We are facing the worse refugee crisis of our time. The idea of NaTakallam is grounded in the fact that hundreds of thousands of displaced people and refugees are highly educated individuals who have much to offer, yet they are frequently barred from access to the local workforce in their country of resettlement--notably for example, Syrians in neighboring countries. (Lebanon, Jordan, Turkey..) NaTakallam changes this status quo by leveraging the internet economy to hire displaced persons (regardless of their status as an asylum seeker, refugee etc.) as online language partners/tutors and remote translators/interpreters, by capitalizing on their native language skills and the need for language learners worldwide to have access to affordable flexible language practice. NaTakallam is first and foremost addressing the problem of being a refugee/displaced person without a job and/or sense of purpose. Whether because they are barred from legal access to the local workforce, unable to find work due to a dearth of opportunities, or struggling because of cultural or language barriers, refugees and displaced individuals are at great risk of falling into depression, poverty, and desperation. Focusing for the time being mostly on Arabic speaking refugees, through the internet, NaTakallam recruits, trains and hires refugees and then connects them with Arabic students around the world for language practice. On the student end, NaTakallam fills in the gap in affordable, flexible practice of Arabic for students who do not have time, monetary resources, and/or have security concerns related to traveling to the Middle East. Being its practicality, NaTakallam provides its users a service which directly contributes to a cause, that of their partner’s livelihood, providing a win-win solution for both ends. Additionally, by sharing their language, culture and story, students and refugees develop a unique friendship and understanding that addresses the urgent need to break down negative stereotypes surrounding refugee discourse, another great challenge of our time.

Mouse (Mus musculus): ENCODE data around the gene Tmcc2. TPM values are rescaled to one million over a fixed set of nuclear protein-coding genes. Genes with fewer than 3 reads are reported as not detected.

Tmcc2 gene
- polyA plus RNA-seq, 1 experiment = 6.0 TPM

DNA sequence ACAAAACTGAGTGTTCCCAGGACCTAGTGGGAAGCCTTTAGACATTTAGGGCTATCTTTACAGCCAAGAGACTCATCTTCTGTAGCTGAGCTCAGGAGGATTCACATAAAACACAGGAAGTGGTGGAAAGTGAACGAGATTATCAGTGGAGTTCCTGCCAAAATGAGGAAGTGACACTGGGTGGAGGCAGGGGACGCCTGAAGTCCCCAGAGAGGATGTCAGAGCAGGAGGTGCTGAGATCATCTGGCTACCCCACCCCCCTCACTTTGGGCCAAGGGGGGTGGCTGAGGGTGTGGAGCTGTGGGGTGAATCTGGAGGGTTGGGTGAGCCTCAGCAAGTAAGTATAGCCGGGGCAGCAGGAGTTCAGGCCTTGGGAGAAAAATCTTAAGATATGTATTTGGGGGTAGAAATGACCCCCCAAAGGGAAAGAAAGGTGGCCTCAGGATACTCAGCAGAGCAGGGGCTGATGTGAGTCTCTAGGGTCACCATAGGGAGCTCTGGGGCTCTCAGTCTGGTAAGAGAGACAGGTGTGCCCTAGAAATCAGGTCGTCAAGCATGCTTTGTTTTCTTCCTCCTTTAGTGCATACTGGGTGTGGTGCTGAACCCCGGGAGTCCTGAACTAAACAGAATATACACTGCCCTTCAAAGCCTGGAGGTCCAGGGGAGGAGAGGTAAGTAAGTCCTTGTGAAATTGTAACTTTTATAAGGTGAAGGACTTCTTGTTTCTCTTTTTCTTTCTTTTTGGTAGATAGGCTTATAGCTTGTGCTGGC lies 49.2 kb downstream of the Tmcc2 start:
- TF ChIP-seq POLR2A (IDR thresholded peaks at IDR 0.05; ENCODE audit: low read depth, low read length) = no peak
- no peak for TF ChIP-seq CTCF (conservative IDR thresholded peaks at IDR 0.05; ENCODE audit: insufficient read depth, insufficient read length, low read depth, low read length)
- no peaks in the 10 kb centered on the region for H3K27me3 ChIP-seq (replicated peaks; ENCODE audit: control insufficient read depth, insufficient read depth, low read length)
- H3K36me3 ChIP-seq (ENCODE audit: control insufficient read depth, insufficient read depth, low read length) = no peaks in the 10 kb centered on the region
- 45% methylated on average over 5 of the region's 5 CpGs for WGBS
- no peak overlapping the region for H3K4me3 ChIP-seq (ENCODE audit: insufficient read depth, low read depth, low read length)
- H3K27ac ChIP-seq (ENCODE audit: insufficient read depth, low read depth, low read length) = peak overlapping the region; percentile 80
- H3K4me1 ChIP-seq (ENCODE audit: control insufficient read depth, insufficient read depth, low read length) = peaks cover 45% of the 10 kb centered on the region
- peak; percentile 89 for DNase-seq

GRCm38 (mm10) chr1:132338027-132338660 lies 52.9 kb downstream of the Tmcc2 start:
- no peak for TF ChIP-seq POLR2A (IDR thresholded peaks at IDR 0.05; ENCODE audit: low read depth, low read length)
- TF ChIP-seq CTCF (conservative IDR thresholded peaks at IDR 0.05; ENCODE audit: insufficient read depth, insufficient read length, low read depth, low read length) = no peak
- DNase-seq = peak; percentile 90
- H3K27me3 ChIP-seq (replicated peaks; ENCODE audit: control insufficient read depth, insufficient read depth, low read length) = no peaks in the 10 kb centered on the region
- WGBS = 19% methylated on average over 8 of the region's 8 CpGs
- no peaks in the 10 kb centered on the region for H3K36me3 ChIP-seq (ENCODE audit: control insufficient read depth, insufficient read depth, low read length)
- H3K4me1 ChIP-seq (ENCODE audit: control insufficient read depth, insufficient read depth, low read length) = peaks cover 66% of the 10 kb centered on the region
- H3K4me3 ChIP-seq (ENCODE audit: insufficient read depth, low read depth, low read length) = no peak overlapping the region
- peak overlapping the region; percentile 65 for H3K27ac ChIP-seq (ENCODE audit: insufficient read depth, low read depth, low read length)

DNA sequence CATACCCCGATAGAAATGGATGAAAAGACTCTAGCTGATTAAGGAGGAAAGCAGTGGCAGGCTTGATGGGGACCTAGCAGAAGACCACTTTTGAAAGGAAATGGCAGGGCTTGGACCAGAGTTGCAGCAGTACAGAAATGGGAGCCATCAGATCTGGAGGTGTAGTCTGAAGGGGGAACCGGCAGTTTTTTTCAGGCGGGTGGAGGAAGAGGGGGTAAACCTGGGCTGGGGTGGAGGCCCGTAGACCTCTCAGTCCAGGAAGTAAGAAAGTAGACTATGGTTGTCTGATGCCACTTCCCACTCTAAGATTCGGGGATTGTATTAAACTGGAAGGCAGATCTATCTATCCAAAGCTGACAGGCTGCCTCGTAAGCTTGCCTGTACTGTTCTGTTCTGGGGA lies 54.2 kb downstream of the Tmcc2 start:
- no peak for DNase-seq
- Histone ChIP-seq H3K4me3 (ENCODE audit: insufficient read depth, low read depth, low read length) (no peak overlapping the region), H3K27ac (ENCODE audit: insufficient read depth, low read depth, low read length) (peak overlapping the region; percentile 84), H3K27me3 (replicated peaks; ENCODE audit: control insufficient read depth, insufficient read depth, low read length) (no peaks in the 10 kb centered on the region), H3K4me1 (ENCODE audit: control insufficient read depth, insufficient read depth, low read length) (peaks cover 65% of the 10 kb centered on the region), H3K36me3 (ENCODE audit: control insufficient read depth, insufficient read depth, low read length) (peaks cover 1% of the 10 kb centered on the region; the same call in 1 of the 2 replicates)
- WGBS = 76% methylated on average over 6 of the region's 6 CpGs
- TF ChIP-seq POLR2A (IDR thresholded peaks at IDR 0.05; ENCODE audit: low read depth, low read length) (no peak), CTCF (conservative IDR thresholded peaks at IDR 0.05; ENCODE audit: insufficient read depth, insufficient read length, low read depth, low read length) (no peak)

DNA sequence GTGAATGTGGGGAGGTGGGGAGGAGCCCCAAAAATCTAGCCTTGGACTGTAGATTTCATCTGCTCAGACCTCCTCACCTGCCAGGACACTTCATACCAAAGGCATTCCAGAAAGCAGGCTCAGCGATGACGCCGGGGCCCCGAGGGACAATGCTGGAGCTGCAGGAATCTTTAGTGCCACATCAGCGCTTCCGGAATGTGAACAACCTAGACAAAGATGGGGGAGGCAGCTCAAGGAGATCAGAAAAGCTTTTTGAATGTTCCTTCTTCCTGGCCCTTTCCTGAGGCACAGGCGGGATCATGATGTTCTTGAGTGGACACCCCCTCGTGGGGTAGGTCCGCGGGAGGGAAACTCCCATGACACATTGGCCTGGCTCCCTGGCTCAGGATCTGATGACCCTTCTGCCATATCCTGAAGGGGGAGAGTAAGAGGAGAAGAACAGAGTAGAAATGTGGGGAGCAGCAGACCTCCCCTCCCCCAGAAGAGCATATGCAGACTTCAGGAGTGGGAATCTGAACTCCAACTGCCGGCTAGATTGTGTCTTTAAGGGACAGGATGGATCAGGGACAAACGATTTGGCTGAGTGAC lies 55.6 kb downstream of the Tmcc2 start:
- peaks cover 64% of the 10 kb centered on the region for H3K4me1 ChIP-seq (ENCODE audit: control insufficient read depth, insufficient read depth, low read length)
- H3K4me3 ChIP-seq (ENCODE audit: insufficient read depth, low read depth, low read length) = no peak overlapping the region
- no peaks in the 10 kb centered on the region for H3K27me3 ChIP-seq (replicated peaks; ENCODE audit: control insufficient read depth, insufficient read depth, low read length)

Who Benefits?

NaTakallam provides a sustainable livelihood to refugees and displaced people regardless of their asylum status, location and local labor restrictions. Refugees earn an income and marketable skills to use in later years of adaption. NaTakallam employs both urban refugees and those trapped inside camps. While providing aid is critical, giving individuals a sense of purpose and job is sustainable and profound, and refugees go from being passive recipients to aid to engaged individuals. On the other end, students of Arabic benefit from a convenient source for learning formal or spoken Arabic, from anywhere in the world, at any time, and experience an enriching cultural exchange with someone from a completely different walk of life. Finally, because NaTakallam is primarily engaging young users from Western countries, the platform is fostering intercultural exchange and understanding that helps host countries better understand and support the influx of refugees we are seeing today.